Symptom Characteristics and Psychiatric Comorbidity among Males with Muscle Dysmorphia

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Objective Muscle dysmorpia has been described as a disorder in which individuals are pathologically preoccupied with their muscularity. This study was designed to further investigate the symptom characteristics and psychiatric conditions associated with the disorder.

Method Weight lifting males meeting current criteria for muscle dysmorphia (n = 15), past muscle dysmorphia (n = 8), and no history of muscle dysmorphia (n = 28) responded to advertisements placed in gymnasium and nutrition stores. Structured and semistructured interviews were administered, as well as survey measures.

Results Relative to controls, males with current muscle dysmorphia experienced more aversive symptoms related to the appearance of their bodies, including more often thinking about their muscularity, dissatisfaction with appearance, appearance checking, bodybuilding dependence, and functional impairment. Higher rates of mood and anxiety disorders were found among individuals with a history of muscle dysmorphia relative to individuals with no history of muscle dysmorphia.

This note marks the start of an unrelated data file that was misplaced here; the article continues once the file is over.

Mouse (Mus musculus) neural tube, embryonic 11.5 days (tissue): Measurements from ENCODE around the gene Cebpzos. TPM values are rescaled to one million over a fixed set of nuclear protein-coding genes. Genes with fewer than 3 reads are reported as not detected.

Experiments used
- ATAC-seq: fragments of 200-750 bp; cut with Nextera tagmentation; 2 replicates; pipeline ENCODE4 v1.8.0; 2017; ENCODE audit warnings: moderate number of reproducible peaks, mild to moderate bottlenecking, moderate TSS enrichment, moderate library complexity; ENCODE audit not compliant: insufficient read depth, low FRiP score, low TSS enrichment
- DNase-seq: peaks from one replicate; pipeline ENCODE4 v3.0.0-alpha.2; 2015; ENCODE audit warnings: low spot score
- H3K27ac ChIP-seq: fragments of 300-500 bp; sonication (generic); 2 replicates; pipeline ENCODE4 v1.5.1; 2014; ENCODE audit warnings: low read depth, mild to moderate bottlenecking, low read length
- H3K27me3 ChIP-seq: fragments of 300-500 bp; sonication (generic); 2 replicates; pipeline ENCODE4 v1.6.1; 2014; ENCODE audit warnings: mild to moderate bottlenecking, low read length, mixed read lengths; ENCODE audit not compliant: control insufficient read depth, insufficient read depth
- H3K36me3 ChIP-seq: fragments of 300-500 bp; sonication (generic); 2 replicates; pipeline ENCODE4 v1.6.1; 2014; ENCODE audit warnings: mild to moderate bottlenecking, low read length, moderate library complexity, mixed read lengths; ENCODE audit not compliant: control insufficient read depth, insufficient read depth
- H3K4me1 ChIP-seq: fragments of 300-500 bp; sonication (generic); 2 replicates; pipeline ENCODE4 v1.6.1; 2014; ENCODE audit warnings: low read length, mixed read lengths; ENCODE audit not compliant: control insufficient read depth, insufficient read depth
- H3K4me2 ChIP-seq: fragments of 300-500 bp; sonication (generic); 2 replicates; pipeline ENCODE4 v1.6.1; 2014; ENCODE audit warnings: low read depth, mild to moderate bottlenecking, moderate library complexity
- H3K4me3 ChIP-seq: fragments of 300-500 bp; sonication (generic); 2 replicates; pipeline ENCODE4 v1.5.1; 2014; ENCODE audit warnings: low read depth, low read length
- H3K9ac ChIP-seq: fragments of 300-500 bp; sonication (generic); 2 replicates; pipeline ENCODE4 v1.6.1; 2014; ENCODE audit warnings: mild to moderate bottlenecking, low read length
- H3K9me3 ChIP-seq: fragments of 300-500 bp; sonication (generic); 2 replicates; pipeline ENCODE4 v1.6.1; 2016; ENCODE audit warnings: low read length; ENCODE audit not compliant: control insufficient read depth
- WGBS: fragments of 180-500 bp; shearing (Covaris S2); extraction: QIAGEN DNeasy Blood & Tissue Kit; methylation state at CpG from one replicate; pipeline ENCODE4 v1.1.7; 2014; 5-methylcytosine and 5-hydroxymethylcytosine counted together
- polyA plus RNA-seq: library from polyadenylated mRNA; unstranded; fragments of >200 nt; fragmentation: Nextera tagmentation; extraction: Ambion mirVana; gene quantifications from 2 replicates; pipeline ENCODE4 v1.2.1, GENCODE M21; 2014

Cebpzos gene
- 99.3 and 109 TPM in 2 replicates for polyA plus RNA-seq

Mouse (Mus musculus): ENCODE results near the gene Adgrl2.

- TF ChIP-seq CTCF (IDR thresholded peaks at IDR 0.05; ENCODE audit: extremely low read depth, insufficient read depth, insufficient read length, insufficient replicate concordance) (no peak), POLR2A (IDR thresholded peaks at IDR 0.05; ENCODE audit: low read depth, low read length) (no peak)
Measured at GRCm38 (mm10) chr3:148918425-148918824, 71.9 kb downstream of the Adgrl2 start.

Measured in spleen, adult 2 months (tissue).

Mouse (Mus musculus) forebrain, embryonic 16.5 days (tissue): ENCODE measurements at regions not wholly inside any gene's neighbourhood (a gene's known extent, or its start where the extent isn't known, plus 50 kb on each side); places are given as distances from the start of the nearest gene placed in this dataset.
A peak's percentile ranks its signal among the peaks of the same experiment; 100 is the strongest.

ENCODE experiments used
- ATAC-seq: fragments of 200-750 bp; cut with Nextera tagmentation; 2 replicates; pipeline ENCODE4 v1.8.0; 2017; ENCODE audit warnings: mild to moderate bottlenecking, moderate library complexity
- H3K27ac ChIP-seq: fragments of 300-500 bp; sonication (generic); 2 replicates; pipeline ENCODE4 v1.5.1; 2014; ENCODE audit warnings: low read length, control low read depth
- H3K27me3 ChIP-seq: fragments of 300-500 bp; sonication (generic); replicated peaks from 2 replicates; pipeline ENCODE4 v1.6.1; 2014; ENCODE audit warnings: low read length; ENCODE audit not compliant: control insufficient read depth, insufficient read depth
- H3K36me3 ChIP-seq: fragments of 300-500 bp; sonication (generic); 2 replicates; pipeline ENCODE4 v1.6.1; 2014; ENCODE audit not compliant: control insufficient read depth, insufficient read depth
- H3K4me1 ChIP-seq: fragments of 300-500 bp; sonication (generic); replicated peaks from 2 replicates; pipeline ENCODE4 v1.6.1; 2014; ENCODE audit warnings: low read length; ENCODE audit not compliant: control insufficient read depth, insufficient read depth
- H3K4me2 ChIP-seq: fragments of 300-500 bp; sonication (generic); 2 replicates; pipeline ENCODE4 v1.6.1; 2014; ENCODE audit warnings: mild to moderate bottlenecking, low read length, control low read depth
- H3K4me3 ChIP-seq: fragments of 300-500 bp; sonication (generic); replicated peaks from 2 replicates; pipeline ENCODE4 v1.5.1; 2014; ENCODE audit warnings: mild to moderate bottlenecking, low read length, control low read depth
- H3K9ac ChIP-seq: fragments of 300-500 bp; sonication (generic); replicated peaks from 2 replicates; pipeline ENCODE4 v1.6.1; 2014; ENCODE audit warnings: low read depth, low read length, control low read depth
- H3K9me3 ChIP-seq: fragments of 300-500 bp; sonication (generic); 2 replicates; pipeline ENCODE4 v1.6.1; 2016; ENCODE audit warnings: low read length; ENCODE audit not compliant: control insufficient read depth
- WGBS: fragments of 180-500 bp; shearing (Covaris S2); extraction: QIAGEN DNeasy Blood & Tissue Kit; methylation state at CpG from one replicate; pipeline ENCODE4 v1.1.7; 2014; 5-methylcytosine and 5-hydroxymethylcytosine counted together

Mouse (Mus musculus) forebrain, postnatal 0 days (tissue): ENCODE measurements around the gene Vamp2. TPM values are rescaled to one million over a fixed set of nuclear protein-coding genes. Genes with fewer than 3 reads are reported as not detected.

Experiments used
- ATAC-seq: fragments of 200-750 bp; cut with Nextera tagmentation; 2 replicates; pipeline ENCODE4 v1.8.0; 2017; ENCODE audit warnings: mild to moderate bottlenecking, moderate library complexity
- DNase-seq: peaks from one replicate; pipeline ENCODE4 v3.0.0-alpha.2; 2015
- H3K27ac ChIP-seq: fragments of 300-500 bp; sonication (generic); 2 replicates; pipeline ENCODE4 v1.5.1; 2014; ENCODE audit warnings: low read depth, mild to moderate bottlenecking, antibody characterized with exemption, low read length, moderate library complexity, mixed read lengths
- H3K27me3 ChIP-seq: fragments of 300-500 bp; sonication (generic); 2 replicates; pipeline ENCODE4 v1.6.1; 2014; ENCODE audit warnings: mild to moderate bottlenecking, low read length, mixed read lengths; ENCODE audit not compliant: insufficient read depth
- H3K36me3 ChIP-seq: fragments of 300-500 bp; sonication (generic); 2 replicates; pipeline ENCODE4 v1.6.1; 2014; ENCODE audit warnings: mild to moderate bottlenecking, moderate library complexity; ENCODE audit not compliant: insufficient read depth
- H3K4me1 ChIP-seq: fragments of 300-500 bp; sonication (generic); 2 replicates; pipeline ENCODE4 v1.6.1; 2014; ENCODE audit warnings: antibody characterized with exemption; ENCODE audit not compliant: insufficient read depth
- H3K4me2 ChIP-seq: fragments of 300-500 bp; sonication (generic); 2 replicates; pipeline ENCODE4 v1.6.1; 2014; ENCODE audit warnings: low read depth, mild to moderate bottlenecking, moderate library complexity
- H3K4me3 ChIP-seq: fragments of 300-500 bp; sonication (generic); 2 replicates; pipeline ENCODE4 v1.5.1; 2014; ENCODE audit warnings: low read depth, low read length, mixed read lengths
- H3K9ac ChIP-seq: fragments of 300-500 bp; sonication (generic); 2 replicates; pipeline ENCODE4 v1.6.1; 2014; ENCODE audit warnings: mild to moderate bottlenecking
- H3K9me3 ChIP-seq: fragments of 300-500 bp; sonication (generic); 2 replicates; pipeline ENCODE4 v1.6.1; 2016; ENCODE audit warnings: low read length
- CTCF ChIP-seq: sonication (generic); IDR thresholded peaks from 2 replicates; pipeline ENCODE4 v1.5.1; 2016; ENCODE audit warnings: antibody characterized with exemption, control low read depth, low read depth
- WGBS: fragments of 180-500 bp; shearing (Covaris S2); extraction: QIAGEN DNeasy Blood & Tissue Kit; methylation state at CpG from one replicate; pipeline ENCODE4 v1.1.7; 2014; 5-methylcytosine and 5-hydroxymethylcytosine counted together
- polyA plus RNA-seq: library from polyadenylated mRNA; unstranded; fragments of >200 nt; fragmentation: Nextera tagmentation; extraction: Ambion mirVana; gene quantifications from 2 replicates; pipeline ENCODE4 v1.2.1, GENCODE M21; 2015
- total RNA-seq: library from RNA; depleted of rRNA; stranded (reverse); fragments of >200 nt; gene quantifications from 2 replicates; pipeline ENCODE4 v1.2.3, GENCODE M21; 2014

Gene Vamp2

Conclusions The findings suggest that muscle dysmorphia can be distinguished from normal weight lifting on a number of clinical dimensions. Muscle dysmorphia appears to be comorbid with other psychiatric conditions. Limitations of the current study and directions for future research are considered.

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Comprehensive Psychiatry, v. 49, issue 4, p. 374-379